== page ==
A Publication Day Review!
About the book:
London. A January night. Commuters surge into the Underground. Ellen Randall recognises a man standing close to the platform edge: Matt Leyton, her sister Rosanna’s married lover. The man who’s playing a game as old as time. A red-hot flash of uncontrollable anger propels Ellen to his side. The train approaches. Seconds later, Matt has gone.
Carl Teviot is convinced Ellen isn’t a killer, even though he’s only just met her – or rather, found her, huddled in a sleeping bag in an abandoned Tube station: a ghost station. He can’t leave her there, alone, and in danger.
But rescuing her from the tunnel is only the beginning…
What do I think?
The premise to this book piqued my interest. I love a good mystery so I jumped at the chance to review it.
Without giving away any spoilers, the back story is well placed and nicely handled. Information slowly filters through the course of the book. This adds depth and understanding to the twists and turns of the plot, without ever becoming over-bearing or irrelevant. The immediate narrative builds slowly but steadily as well, to create a sense of what happened not only in the Underground station, but also linked subplots. Misunderstandings add confusion for the characters which keeps you reading to find out if your predictions are correct!
The characters themselves are consistent, although those on the periphery perhaps get a little more space in the book than needed. Each has a unique voice which is quite hard to attain in a book with multiple characters. This works nicely and keeps a good pace flowing through the book, which as a reader keeps the pages turning.
For me though, despite this, The Girl in the Tunnel lacks a degree of suspense and intrigue that would propel it onto a ‘must read’ list. It is a nice, easy book to read, and worth it if you have time to pass. There were a few areas where I really felt some extra detail or perhaps omission of detail could have made it more on the edge reading than it was. I also felt that there were some unresolved mental health issues that were touched upon without being fully addressed or even acknowledged, which was a shame.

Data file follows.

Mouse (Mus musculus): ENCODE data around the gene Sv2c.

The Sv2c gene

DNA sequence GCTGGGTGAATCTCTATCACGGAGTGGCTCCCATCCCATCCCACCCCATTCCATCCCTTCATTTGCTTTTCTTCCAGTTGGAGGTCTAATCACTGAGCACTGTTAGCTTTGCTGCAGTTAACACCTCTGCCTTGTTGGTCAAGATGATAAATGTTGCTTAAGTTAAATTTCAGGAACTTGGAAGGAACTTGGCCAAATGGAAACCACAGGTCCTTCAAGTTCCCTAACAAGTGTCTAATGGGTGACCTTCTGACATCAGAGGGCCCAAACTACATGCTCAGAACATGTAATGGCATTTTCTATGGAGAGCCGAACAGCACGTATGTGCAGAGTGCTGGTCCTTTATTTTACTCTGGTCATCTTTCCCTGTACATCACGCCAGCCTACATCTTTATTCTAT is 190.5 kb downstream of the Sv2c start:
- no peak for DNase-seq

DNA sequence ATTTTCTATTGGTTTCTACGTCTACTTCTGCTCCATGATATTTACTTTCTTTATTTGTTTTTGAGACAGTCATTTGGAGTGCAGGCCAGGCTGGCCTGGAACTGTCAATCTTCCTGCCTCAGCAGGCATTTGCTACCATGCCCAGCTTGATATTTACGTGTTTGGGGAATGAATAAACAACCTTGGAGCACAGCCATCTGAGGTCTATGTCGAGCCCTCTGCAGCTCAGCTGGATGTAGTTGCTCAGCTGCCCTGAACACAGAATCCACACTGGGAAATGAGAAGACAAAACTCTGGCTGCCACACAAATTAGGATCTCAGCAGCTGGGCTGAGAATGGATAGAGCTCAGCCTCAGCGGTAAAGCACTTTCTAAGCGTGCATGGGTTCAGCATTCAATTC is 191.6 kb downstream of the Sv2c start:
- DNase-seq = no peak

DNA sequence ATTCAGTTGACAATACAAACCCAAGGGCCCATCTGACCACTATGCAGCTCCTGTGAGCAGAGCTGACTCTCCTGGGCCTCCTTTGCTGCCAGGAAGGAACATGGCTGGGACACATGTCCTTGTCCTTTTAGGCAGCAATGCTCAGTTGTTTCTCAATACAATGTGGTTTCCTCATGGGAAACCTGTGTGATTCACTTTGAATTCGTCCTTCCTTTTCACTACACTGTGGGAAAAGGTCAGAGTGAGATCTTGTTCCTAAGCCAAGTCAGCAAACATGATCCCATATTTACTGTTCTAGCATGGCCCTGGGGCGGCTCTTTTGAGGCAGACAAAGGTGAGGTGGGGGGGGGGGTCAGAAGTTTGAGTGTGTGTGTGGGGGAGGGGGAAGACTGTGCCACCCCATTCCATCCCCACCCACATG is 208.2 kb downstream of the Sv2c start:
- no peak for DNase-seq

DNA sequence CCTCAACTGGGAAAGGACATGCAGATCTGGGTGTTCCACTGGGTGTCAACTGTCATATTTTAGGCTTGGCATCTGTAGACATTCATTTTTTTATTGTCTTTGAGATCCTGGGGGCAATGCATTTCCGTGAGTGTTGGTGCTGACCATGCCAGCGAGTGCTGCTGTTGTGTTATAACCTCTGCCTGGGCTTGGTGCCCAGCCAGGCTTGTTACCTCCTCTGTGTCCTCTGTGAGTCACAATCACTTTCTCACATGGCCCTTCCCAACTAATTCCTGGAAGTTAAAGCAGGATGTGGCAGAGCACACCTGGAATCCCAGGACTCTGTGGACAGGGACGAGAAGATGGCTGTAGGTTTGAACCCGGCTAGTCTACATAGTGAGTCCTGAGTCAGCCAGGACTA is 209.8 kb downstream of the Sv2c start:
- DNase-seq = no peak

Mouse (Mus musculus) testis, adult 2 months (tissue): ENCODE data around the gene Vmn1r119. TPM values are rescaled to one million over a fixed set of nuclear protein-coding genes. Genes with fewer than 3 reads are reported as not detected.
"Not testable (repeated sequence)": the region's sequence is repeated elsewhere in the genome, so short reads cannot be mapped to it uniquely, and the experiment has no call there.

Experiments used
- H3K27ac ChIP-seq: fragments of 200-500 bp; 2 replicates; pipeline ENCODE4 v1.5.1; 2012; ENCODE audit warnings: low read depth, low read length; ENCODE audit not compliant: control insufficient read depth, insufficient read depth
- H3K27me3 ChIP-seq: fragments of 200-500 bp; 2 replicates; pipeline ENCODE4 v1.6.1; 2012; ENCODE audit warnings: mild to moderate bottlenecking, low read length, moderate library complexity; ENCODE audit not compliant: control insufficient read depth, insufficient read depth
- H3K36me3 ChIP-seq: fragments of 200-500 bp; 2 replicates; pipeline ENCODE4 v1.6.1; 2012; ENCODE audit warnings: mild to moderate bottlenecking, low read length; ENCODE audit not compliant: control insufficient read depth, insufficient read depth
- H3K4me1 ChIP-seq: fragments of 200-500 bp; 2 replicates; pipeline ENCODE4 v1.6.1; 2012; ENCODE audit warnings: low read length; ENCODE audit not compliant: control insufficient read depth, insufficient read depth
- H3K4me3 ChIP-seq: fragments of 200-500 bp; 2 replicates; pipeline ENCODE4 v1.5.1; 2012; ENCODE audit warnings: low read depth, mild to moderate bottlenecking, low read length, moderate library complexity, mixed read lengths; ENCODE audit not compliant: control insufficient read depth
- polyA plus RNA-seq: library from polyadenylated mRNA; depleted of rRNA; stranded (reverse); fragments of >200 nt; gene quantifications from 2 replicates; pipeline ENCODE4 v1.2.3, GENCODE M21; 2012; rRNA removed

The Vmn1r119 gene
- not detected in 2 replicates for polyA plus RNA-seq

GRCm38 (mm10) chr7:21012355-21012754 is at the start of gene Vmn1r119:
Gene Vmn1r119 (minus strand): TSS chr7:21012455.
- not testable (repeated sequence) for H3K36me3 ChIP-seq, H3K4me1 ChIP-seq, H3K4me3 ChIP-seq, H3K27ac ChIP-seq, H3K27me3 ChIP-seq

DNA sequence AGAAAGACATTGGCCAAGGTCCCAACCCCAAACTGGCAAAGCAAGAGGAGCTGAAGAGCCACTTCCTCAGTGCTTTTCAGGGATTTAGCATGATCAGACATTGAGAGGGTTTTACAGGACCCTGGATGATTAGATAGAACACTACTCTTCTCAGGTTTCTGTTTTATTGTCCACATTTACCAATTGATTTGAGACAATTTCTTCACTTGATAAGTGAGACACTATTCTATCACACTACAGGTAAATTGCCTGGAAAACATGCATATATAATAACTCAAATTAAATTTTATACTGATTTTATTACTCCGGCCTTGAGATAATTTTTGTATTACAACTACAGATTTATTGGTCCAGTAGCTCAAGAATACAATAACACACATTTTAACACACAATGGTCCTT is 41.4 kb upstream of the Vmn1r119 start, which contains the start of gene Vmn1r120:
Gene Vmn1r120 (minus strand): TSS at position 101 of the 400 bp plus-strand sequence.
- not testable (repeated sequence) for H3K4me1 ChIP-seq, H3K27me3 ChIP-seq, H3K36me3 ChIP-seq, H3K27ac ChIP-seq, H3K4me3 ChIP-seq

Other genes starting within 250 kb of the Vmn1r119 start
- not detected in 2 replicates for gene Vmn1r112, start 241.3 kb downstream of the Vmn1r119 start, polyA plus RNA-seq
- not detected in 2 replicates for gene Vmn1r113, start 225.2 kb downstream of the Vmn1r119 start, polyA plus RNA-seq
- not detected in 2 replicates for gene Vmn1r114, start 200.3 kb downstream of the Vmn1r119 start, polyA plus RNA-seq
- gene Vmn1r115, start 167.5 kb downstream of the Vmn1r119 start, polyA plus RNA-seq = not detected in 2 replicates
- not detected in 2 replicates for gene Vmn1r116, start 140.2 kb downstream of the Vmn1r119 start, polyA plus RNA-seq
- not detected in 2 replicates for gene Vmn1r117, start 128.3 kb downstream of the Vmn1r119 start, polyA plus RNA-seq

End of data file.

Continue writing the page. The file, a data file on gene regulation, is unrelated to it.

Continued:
Overall I would recommend this as an easy read to keep you company on a long journey or a cold autumnal evening.
About the author:
Deirdre lives in Brighton, on the south coast of England. She writes women’s and psychological fiction under her own name, and as Zara Thorne. Becoming an author was a childhood dream, although she didn’t have much of a clue as to what it meant. But fast forward several years – okay, many years – and the dream showed signs of becoming reality. She entered the Mail on Sunday Novel Competition, twice, and came fourth, twice. So there was the incentive to complete her first novel, Remarkable Things, which was published by Crooked Cat and shortlisted for the Romantic Novelists’ Association Joan Hessayon Award. The Girl in the Tunnel is Deirdre’s 14th book.
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N.B. Thank you to Rachel of Rachel’s Random Resources, for inviting me on this tour, and to Deirdre Palmer for gifting me an e-copy of The Girl in the Tunnel in exchange for my review. All thoughts are my own. For more information please see my disclosure page.